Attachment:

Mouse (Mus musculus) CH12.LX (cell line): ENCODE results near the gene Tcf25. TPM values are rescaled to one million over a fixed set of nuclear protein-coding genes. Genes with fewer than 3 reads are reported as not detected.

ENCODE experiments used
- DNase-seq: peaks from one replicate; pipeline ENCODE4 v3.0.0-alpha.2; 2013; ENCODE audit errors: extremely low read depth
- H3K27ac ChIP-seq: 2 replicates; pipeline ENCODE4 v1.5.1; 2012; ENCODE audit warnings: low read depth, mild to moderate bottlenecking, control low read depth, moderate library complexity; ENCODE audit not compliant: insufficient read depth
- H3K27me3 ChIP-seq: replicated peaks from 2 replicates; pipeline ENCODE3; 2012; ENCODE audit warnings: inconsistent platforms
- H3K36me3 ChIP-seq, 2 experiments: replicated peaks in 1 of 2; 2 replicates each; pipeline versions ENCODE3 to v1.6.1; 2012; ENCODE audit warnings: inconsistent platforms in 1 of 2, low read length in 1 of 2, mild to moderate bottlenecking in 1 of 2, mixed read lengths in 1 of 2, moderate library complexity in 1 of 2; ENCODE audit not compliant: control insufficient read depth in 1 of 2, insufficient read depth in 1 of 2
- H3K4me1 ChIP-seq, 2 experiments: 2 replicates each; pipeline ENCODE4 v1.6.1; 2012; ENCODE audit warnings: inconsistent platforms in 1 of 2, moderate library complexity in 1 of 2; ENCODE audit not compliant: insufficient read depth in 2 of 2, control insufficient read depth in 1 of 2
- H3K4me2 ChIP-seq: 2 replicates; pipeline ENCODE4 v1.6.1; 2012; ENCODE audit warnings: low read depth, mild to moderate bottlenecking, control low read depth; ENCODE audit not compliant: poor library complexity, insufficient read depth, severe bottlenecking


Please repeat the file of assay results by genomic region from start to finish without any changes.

Mouse (Mus musculus) CH12.LX (cell line): ENCODE results near the gene Tcf25. TPM values are rescaled to one million over a fixed set of nuclear protein-coding genes. Genes with fewer than 3 reads are reported as not detected.

ENCODE experiments used
- DNase-seq: peaks from one replicate; pipeline ENCODE4 v3.0.0-alpha.2; 2013; ENCODE audit errors: extremely low read depth
- H3K27ac ChIP-seq: 2 replicates; pipeline ENCODE4 v1.5.1; 2012; ENCODE audit warnings: low read depth, mild to moderate bottlenecking, control low read depth, moderate library complexity; ENCODE audit not compliant: insufficient read depth
- H3K27me3 ChIP-seq: replicated peaks from 2 replicates; pipeline ENCODE3; 2012; ENCODE audit warnings: inconsistent platforms
- H3K36me3 ChIP-seq, 2 experiments: replicated peaks in 1 of 2; 2 replicates each; pipeline versions ENCODE3 to v1.6.1; 2012; ENCODE audit warnings: inconsistent platforms in 1 of 2, low read length in 1 of 2, mild to moderate bottlenecking in 1 of 2, mixed read lengths in 1 of 2, moderate library complexity in 1 of 2; ENCODE audit not compliant: control insufficient read depth in 1 of 2, insufficient read depth in 1 of 2
- H3K4me1 ChIP-seq, 2 experiments: 2 replicates each; pipeline ENCODE4 v1.6.1; 2012; ENCODE audit warnings: inconsistent platforms in 1 of 2, moderate library complexity in 1 of 2; ENCODE audit not compliant: insufficient read depth in 2 of 2, control insufficient read depth in 1 of 2
- H3K4me2 ChIP-seq: 2 replicates; pipeline ENCODE4 v1.6.1; 2012; ENCODE audit warnings: low read depth, mild to moderate bottlenecking, control low read depth; ENCODE audit not compliant: poor library complexity, insufficient read depth, severe bottlenecking